Shaleshock CNY, February 18, Wednesday, 6:15-8:15 pm, Community Room, Onondaga Free Library. Now that Fracking has been banned in NYS, we need to think about some of the other issues that connect like Save Seneca Lake, pipeline infrastructure in NYS, the Keystone Pipeline and the Trans-Pacific Partnership, which could place control of our environment in the hands of foreign companies. All meeting are open to anyone interested.



The 2015 FIL World Indoor Lacrosse Championships will be hosted by The Iroquois Nationals in September of 2015 at Tsha’Hon’nonyen’dakhwa’ Onondaga Nation Arena near Syracuse and at the First Niagara Center in Buffalo. It will mark the first time in the tournament’s history that it will take place on Haudenosaunee Territories.


At the end of 2014, Denise Tsadeyohdi Waterman, Oneida, completed her second term as Iroquois

Nationals Executive Director. Reaffirmed the fundamental concepts of nationhood and sovereignty, Denise, among others, was committed to Haudenosaunee principles as part of the collective force that stood fast during the 2010 passport travel document challenge. Denise is a teacher at the Onondaga Nation School, was the first Oneida Nation member, and was the second female Executive Director. She will continue to serve on the Iroquois National's Board of Directors.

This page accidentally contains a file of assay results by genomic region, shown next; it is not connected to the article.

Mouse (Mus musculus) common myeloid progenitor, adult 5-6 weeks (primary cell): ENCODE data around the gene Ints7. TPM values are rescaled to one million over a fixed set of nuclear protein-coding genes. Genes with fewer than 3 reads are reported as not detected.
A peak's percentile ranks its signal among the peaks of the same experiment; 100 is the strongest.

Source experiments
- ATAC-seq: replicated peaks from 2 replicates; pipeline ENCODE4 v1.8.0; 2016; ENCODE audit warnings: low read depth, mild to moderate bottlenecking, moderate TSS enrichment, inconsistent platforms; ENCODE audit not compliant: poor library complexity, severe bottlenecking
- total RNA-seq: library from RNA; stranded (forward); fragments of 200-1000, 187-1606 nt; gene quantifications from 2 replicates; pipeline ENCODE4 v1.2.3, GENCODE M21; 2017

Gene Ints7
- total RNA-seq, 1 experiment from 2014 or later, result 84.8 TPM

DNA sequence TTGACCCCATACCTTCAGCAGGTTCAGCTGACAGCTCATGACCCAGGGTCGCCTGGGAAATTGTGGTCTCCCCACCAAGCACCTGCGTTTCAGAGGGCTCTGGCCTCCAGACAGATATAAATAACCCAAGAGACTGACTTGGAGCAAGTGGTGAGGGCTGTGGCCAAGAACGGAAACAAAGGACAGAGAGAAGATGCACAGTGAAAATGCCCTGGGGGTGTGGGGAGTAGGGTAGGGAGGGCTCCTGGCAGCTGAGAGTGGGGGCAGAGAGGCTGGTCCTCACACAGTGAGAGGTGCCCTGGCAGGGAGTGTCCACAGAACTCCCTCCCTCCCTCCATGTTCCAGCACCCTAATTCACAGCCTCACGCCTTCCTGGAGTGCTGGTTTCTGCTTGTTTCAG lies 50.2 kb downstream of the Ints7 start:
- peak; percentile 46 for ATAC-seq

By manifesting Haudenosaunee ideology through the Iroquois Nationals team the entire world has seen,

learned about, and felt the pride of indigenous peoples wherever lacrosse enthusiasts gathered.


Bumper Magnets


Bumper Magnet



This effort is sponsored by The Morning Star Institute, a national non-profit organization devoted to Native American rights. Production of the bumper stickers - actually magnets - is being supported by individual donors. Their website,




Ganondagan Native American Dance & Music Festival, July 25-26, with the grand opening of the Seneca Art & Culture Center, this year's festival will bigger and better than ever!